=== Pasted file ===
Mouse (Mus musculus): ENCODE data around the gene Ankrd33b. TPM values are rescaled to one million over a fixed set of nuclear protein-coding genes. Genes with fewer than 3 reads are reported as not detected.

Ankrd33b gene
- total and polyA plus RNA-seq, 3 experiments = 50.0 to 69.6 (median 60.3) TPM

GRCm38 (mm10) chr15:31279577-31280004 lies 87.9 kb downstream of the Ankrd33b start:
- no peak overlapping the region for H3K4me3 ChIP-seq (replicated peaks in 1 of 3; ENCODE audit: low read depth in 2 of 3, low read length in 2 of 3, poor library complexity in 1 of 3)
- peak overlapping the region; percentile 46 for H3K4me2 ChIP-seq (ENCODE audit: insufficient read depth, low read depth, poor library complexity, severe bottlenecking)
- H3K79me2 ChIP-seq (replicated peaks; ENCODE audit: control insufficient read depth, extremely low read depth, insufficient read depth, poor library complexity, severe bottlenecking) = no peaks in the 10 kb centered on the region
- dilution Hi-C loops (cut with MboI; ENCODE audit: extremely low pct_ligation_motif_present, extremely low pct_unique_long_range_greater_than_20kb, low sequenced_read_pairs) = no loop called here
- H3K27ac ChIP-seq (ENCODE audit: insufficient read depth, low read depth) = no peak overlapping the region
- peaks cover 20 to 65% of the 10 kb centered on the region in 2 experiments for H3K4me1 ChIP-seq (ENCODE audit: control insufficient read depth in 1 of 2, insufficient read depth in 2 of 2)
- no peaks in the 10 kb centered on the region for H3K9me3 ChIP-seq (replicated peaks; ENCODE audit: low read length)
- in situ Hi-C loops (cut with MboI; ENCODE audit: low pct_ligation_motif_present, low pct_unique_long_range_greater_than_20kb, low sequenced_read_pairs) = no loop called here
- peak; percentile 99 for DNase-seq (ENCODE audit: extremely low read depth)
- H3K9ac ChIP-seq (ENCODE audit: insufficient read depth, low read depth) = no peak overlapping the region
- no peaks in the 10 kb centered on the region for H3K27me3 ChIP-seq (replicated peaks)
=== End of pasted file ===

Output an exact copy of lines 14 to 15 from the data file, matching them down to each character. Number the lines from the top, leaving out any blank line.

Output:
- H3K9ac ChIP-seq (ENCODE audit: insufficient read depth, low read depth) = no peak overlapping the region
- no peaks in the 10 kb centered on the region for H3K27me3 ChIP-seq (replicated peaks)